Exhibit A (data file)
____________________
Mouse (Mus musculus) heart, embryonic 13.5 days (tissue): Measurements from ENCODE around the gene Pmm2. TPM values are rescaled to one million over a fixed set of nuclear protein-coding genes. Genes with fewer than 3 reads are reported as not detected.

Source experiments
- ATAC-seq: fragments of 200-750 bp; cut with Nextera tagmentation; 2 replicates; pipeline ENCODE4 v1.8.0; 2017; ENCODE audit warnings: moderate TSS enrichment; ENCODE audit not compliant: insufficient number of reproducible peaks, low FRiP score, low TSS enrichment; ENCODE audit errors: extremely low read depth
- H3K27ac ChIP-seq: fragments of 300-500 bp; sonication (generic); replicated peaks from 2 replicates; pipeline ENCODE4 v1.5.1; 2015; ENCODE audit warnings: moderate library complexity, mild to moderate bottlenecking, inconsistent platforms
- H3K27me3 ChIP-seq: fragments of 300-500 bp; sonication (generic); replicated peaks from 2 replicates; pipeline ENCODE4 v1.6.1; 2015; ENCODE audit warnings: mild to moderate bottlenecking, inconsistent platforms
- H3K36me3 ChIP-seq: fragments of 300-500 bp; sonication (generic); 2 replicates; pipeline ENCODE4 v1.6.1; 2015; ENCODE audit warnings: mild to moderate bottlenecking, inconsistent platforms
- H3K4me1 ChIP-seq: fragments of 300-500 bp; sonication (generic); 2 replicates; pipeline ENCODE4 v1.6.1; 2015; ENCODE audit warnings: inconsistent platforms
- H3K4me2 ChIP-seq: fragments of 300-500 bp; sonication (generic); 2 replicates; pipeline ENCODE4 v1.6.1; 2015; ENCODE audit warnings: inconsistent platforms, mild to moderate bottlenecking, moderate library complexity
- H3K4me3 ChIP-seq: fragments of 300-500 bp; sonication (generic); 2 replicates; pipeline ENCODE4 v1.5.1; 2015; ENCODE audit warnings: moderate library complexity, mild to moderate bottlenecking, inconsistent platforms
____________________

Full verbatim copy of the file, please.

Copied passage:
Mouse (Mus musculus) heart, embryonic 13.5 days (tissue): Measurements from ENCODE around the gene Pmm2. TPM values are rescaled to one million over a fixed set of nuclear protein-coding genes. Genes with fewer than 3 reads are reported as not detected.

Source experiments
- ATAC-seq: fragments of 200-750 bp; cut with Nextera tagmentation; 2 replicates; pipeline ENCODE4 v1.8.0; 2017; ENCODE audit warnings: moderate TSS enrichment; ENCODE audit not compliant: insufficient number of reproducible peaks, low FRiP score, low TSS enrichment; ENCODE audit errors: extremely low read depth
- H3K27ac ChIP-seq: fragments of 300-500 bp; sonication (generic); replicated peaks from 2 replicates; pipeline ENCODE4 v1.5.1; 2015; ENCODE audit warnings: moderate library complexity, mild to moderate bottlenecking, inconsistent platforms
- H3K27me3 ChIP-seq: fragments of 300-500 bp; sonication (generic); replicated peaks from 2 replicates; pipeline ENCODE4 v1.6.1; 2015; ENCODE audit warnings: mild to moderate bottlenecking, inconsistent platforms
- H3K36me3 ChIP-seq: fragments of 300-500 bp; sonication (generic); 2 replicates; pipeline ENCODE4 v1.6.1; 2015; ENCODE audit warnings: mild to moderate bottlenecking, inconsistent platforms
- H3K4me1 ChIP-seq: fragments of 300-500 bp; sonication (generic); 2 replicates; pipeline ENCODE4 v1.6.1; 2015; ENCODE audit warnings: inconsistent platforms
- H3K4me2 ChIP-seq: fragments of 300-500 bp; sonication (generic); 2 replicates; pipeline ENCODE4 v1.6.1; 2015; ENCODE audit warnings: inconsistent platforms, mild to moderate bottlenecking, moderate library complexity
- H3K4me3 ChIP-seq: fragments of 300-500 bp; sonication (generic); 2 replicates; pipeline ENCODE4 v1.5.1; 2015; ENCODE audit warnings: moderate library complexity, mild to moderate bottlenecking, inconsistent platforms